Friday, September 11, 2015
Remembering September 11th
Several ABG staffers responded to the 9-11 attacks mid-day as members of the fire service. One of them should have been celebrating his birthday that day. The other would normally be helping him celebrate. Friends since high school, they now found themselves downtown on this fateful day. Another friend who worked in the area was able to escape and is now dogged with a life of respiratory illness. Still another, who experienced the attacks in 1993, was getting into an elevator when she felt the building shutter, reminding her of the previous attack and just ran. It saved her life.
Once dispatched, the two friends were directed to a firehouse in the Bronx to respond in place of the regular staff. They were also there to respond for hazardous materials alarms, as most of FDNY's hazardous materials responders were either killed or busy from the attacks. One memory that remains is the smell from the towers that permeated the City. The obvious feelings of sadness, disgust, anger, fear, and so many others hung over us. Many tasks needed to be done that day, some as simple as assisting the directing of traffic as people drove frantically to exit the city. But even at a distance there was the smell. It would become the smell of death.
Actions and responses taken that day have been exhaustively critiqued, picked apart, analyzed, criticized, over-analyzed, studied, written about, talked about and dissected thousands of different ways. Those actions have altered security measures at airports. They have been changed in hopes of increasing safety and decreasing another attack such as this. But are we any safer? That seems to always be the question raised immediately after that discussion is broached. Emergency responders now have new protocols to follow when they respond. They no longer leave emergency vehicles open and unattended whether at an alarm or not. Locks are used where there had never been any. Now they must be concerned for terrorists stealing emergency vehicles to use to breach security. And still the smell lingers.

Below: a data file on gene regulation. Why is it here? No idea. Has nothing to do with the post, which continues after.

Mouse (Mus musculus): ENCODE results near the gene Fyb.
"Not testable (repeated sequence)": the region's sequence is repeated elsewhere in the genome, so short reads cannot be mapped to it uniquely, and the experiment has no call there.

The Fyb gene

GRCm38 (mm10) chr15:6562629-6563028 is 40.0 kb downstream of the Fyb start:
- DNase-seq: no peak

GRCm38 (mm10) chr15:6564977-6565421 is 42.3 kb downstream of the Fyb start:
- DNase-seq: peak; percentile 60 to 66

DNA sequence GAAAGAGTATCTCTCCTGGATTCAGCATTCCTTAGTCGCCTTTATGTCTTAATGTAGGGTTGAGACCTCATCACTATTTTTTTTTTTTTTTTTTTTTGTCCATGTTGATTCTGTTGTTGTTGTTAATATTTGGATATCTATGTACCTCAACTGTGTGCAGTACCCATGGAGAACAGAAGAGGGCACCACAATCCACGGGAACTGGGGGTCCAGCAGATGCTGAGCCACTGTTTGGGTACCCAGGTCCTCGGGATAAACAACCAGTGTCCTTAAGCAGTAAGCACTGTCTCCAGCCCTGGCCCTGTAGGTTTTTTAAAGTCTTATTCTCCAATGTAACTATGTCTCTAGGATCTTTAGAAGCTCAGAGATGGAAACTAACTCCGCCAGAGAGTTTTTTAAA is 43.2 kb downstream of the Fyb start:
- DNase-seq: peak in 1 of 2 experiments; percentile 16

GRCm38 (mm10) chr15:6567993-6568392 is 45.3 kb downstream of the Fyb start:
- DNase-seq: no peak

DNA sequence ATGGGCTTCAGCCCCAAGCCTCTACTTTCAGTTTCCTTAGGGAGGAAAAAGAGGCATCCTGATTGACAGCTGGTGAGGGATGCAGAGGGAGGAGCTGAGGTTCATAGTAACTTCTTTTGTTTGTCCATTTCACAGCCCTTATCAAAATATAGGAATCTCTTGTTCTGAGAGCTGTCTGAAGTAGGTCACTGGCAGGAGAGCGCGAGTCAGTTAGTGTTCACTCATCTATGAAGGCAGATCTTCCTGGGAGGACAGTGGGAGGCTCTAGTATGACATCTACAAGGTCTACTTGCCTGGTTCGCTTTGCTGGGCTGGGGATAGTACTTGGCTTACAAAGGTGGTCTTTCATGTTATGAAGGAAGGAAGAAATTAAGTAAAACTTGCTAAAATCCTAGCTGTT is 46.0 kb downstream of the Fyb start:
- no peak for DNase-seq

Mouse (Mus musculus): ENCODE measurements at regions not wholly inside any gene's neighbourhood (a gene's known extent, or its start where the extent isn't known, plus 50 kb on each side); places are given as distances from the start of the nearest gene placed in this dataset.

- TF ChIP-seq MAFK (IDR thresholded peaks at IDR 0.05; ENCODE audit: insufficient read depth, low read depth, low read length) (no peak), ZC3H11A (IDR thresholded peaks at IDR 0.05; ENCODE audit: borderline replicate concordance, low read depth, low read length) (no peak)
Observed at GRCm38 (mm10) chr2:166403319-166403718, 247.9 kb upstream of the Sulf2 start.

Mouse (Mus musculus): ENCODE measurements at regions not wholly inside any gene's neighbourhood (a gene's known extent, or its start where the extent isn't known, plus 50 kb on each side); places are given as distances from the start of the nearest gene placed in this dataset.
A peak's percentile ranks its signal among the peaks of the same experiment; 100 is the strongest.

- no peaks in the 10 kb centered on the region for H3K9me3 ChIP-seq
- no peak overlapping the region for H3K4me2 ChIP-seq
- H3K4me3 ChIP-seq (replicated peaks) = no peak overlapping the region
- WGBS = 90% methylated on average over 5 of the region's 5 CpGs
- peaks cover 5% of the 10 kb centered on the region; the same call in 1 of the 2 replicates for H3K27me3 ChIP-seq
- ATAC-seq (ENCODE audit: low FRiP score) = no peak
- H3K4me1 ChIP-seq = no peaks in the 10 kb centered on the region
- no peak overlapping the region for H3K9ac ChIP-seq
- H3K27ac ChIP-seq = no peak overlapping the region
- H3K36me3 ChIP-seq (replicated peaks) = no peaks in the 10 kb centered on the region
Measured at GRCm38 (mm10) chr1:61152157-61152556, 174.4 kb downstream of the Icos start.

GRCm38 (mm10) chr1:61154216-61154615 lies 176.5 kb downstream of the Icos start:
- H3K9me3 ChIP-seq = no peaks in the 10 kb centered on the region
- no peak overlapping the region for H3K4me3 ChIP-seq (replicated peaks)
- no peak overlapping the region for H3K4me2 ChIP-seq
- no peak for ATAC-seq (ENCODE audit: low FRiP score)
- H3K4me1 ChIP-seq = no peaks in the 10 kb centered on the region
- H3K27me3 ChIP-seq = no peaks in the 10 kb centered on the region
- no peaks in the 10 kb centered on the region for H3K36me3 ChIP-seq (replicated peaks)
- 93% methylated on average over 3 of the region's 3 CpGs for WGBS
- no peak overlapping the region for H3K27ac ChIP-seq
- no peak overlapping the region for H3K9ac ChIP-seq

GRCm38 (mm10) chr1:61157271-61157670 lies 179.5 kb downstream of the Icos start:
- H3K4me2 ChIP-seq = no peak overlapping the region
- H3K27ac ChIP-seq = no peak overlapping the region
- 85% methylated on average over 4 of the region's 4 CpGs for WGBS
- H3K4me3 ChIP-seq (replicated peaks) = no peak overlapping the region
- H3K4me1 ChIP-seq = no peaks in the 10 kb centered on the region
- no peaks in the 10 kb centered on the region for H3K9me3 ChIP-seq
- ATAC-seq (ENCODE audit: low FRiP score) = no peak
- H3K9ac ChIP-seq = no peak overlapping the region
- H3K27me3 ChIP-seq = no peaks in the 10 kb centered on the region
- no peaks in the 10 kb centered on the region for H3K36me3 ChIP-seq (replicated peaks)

Many firefighters and other first responders quickly learn to identify the smells associated with fires, much like many recognize the smell of burning leaves in the fall. And, things we take for granted were missing that day. The sounds of sirens throughout the city were missing after the initial responses. Crime seemed to stop that day. The sky, a picture perfect blue, was bereft of airplanes and sound, except for the occasional Air Force jet and AWAC now on patrol. It was an eery feeling on top of an already surreal day. Everyone there was on edge. Dark humor that serves first responders well was conspicuously absent. What wasn't absent was the smell. Many responses to fires even today bring back that smell. But on that day, no matter where we found ourselves, the smell always found us.
Some say we should make September 11th a national holiday. Perhaps. But along with a national holiday will be the retail community making it another "Sale" day. Look at what has happened with Memorial Day and how it has become more about barbecues, shopping and going to the beach rather than honoring those who have sacrificed for us. We'll leave that discussion for another day. Today, as we remember those who perished, we wish our friend and colleague a Happy Birthday, as well as all those born on September 11th.
Some said, "Let's roll." Others, including us, say, "Let's remember!" And of course, we can never forget.